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Targeted extracellular signal-regulated kinase activation mediated by Leishmania amazonensis requires MP1 scaffold.

Authors
  • Boggiatto, Paola M1
  • Martinez, Pedro A1
  • Pullikuth, Ashok2
  • Jones, Douglas E1
  • Bellaire, Bryan3
  • Catling, Andrew4
  • Petersen, Christine5
  • 1 Department of Veterinary Pathology, College of Veterinary Medicine, Iowa State University, Ames, IA 50010, USA.
  • 2 Department of Pharmacology, LSU Health Sciences Center, New Orleans, LA 70112, USA.
  • 3 Department of Veterinary Microbiology and Preventive Medicine, College of Veterinary Medicine, Iowa State University, Ames, IA 50010, USA.
  • 4 Department of Pharmacology, LSU Health Sciences Center, New Orleans, LA 70112, USA; Stanley S. Scott Cancer Center, LSU Health Sciences Center, New Orleans, LA 70112, USA.
  • 5 Department of Veterinary Pathology, College of Veterinary Medicine, Iowa State University, Ames, IA 50010, USA; Department of Epidemiology, College of Public Health, University of Iowa, Iowa City, IA 52242, USA. Electronic address: [email protected]
Type
Published Article
Journal
Microbes and infection
Publication Date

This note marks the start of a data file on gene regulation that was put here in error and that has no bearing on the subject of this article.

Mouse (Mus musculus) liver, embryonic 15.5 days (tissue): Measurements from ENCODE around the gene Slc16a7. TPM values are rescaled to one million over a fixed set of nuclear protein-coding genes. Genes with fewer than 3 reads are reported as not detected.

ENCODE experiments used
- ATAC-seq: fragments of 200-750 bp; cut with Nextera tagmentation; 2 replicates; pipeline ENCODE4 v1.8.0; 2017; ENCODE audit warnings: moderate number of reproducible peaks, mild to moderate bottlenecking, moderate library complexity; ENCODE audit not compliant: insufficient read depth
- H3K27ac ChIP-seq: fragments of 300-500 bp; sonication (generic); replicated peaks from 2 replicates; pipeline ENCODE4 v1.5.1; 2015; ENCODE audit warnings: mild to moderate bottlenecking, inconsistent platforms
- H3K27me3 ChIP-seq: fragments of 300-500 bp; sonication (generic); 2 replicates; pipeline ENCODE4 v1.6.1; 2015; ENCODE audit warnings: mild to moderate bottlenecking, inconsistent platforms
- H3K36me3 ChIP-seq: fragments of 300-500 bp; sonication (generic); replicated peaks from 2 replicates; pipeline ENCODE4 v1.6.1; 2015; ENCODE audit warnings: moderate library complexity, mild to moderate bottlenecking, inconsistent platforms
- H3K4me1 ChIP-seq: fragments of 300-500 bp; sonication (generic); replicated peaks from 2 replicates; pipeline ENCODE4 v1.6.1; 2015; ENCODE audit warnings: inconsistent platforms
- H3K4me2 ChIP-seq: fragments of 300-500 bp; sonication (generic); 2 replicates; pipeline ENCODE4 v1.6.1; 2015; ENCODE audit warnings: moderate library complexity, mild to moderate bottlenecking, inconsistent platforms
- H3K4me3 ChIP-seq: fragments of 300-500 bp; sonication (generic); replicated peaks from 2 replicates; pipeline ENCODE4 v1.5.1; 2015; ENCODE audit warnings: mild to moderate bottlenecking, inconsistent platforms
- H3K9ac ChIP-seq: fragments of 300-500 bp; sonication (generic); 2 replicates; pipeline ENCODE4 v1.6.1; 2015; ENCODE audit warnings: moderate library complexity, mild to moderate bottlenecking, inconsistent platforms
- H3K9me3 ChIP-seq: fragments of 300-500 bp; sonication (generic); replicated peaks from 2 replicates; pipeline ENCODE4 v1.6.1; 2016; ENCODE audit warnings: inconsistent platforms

Apr 01, 2014
Volume
16
Issue
4
Pages
328–336
Identifiers
DOI: 10.1016/j.micinf.2013.12.006
PMID: 24463270
Source
Medline
Keywords
License
Unknown

Abstract

Leishmania amazonensis infection promotes alteration of host cellular signaling and intracellular parasite survival, but specific mechanisms are poorly understood. We previously demonstrated that L. amazonensis infection of dendritic cells (DC) activated extracellular signal-regulated kinase (ERK), an MAP-kinase kinase kinase, leading to altered DC maturation and non-healing cutaneous leishmaniasis. Studies using growth factors and cell lines have shown that targeted, robust, intracellular phosphorylation of ERK1/2 from phagolysosomes required recruitment and association with scaffolding proteins, including p14/MP1 and MORG1, on the surface of late endosomes. Based on the intracellular localization of L. amazonensis within a parasitophorous vacuole with late endosome characteristics, we speculated that scaffolding proteins would be important for intracellular parasite-mediated ERK signaling. Our findings demonstrate that MP1, MORG1, and ERK all co-localized on the surface of parasite-containing LAMP2-positive phagolysosomes. Infection of MEK1 mutant fibroblasts unable to bind MP1 demonstrated dramatically reduced ERK1/2 phosphorylation following L. amazonensis infection but not following positive control EGF treatment. This novel mechanism for localization of intracellular L. amazonensis-mediated ERK1/2 phosphorylation required the endosomal scaffold protein MP1 and localized to L. amazonensis parasitophorous vacuoles. Understanding how L. amazonensis parasites hijack host cell scaffold proteins to modulate signaling cascades provides targets for antiprotozoal drug development.

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